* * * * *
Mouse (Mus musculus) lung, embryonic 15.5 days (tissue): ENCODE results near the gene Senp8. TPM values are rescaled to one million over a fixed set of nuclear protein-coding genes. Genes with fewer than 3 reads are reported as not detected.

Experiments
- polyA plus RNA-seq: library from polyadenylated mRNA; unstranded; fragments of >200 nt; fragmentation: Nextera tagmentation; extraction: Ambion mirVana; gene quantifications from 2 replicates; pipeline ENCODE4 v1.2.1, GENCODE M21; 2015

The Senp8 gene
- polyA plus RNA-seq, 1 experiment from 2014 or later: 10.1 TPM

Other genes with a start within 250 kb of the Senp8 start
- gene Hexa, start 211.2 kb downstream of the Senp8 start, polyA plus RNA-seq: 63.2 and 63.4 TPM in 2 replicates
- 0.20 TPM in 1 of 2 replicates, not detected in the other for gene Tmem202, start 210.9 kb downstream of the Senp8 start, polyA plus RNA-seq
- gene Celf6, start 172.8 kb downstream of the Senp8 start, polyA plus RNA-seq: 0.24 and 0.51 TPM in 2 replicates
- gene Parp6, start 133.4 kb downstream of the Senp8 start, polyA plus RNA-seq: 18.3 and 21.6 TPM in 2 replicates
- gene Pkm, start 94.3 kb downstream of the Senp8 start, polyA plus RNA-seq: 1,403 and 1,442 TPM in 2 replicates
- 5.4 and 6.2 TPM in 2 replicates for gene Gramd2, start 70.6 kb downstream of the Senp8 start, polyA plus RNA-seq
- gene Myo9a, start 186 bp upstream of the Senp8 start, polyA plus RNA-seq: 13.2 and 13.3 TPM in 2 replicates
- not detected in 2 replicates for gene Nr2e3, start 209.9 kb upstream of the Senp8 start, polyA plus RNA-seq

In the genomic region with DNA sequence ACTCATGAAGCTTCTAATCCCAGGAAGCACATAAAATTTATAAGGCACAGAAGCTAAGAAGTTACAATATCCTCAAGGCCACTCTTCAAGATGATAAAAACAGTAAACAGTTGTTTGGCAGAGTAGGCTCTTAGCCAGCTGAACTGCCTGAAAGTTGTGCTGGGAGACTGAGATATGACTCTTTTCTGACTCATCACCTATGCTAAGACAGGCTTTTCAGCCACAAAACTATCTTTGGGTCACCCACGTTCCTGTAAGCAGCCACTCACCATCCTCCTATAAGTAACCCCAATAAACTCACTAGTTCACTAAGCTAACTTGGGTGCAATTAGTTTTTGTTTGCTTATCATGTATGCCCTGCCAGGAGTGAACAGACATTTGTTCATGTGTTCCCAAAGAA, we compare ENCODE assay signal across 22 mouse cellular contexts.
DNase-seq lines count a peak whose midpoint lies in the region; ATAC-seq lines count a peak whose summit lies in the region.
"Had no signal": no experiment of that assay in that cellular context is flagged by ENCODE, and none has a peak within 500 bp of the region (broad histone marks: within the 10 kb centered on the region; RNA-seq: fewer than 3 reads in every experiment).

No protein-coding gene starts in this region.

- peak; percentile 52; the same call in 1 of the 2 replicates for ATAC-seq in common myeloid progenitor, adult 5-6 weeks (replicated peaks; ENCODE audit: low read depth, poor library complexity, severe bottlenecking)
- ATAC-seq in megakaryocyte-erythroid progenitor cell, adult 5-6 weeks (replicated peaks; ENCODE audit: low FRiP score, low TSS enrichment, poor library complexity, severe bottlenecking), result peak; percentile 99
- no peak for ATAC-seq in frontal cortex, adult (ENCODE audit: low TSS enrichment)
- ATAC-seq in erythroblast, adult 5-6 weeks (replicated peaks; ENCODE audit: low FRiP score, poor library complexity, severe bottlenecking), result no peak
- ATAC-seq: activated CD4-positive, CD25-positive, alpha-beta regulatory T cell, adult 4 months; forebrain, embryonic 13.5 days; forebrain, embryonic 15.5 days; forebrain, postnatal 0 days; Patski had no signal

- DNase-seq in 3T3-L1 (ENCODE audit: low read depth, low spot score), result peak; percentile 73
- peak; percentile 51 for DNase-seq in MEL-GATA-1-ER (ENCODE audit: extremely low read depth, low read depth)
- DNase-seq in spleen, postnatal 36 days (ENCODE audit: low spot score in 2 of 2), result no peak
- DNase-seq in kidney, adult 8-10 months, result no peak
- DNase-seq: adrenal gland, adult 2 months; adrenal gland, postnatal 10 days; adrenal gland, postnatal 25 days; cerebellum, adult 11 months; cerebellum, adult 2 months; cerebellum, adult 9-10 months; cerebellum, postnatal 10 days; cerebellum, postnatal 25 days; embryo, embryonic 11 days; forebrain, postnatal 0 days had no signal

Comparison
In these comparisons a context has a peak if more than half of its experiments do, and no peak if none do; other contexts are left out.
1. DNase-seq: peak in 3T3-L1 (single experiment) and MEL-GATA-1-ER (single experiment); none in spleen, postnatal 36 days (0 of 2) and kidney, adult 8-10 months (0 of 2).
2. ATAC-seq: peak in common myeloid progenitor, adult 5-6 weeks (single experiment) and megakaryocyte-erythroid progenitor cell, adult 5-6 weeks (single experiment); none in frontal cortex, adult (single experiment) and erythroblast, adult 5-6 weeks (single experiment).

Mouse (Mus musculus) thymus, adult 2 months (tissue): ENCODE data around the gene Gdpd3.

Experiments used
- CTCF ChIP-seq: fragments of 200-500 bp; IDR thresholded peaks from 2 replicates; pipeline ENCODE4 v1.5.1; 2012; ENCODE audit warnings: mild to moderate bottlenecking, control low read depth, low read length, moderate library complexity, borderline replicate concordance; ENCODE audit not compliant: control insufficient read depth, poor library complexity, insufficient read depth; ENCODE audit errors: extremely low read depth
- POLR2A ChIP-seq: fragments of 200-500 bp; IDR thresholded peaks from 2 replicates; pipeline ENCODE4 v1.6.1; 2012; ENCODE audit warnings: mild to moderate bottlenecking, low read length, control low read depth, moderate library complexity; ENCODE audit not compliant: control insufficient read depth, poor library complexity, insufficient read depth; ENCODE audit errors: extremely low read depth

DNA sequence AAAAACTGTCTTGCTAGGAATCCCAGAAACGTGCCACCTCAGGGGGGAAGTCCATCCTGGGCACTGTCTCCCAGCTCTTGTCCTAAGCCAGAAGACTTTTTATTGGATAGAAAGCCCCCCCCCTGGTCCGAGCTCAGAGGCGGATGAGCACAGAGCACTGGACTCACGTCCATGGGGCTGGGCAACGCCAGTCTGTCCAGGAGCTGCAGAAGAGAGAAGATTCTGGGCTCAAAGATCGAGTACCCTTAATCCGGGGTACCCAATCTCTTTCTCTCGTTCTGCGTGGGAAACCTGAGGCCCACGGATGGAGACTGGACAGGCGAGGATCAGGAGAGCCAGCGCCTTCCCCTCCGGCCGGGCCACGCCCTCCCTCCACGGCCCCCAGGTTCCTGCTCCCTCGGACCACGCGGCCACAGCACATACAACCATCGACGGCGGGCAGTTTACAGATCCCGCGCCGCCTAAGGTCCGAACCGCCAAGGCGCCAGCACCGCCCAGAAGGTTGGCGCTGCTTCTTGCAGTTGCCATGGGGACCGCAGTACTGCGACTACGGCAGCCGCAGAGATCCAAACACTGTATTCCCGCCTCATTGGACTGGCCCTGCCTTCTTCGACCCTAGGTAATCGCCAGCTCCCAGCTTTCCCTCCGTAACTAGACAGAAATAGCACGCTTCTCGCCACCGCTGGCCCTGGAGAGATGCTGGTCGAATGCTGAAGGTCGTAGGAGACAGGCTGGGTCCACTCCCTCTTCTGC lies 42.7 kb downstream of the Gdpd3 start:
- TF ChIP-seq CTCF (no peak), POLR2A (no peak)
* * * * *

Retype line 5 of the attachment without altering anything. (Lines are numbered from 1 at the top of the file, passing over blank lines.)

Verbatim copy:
- polyA plus RNA-seq, 1 experiment from 2014 or later: 10.1 TPM